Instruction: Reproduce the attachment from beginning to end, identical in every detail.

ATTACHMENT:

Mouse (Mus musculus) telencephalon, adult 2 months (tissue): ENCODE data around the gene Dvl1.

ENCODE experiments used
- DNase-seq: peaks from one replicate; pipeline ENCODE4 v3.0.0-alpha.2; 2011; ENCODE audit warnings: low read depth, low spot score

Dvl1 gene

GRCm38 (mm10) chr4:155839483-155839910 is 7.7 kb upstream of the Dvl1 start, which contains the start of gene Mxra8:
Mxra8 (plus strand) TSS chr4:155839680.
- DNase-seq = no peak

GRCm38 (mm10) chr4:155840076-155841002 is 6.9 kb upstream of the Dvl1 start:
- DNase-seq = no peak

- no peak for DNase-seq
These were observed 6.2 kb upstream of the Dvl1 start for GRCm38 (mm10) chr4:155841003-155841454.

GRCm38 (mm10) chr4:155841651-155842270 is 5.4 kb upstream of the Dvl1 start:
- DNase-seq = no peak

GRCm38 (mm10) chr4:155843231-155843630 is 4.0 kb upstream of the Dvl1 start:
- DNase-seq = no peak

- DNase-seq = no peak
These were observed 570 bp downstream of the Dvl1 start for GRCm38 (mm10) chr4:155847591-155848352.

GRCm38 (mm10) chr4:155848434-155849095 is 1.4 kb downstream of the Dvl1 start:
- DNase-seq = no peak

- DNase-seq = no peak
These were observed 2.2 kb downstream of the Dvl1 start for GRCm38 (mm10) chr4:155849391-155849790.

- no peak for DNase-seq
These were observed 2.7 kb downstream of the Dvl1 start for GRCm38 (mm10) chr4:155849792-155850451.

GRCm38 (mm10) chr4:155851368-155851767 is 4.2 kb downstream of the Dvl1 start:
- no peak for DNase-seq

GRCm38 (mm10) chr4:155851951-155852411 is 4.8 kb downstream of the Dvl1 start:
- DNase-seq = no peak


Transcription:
Mouse (Mus musculus) telencephalon, adult 2 months (tissue): ENCODE data around the gene Dvl1.

ENCODE experiments used
- DNase-seq: peaks from one replicate; pipeline ENCODE4 v3.0.0-alpha.2; 2011; ENCODE audit warnings: low read depth, low spot score

Dvl1 gene

GRCm38 (mm10) chr4:155839483-155839910 is 7.7 kb upstream of the Dvl1 start, which contains the start of gene Mxra8:
Mxra8 (plus strand) TSS chr4:155839680.
- DNase-seq = no peak

GRCm38 (mm10) chr4:155840076-155841002 is 6.9 kb upstream of the Dvl1 start:
- DNase-seq = no peak

- no peak for DNase-seq
These were observed 6.2 kb upstream of the Dvl1 start for GRCm38 (mm10) chr4:155841003-155841454.

GRCm38 (mm10) chr4:155841651-155842270 is 5.4 kb upstream of the Dvl1 start:
- DNase-seq = no peak

GRCm38 (mm10) chr4:155843231-155843630 is 4.0 kb upstream of the Dvl1 start:
- DNase-seq = no peak

- DNase-seq = no peak
These were observed 570 bp downstream of the Dvl1 start for GRCm38 (mm10) chr4:155847591-155848352.

GRCm38 (mm10) chr4:155848434-155849095 is 1.4 kb downstream of the Dvl1 start:
- DNase-seq = no peak

- DNase-seq = no peak
These were observed 2.2 kb downstream of the Dvl1 start for GRCm38 (mm10) chr4:155849391-155849790.

- no peak for DNase-seq
These were observed 2.7 kb downstream of the Dvl1 start for GRCm38 (mm10) chr4:155849792-155850451.

GRCm38 (mm10) chr4:155851368-155851767 is 4.2 kb downstream of the Dvl1 start:
- no peak for DNase-seq

GRCm38 (mm10) chr4:155851951-155852411 is 4.8 kb downstream of the Dvl1 start:
- DNase-seq = no peak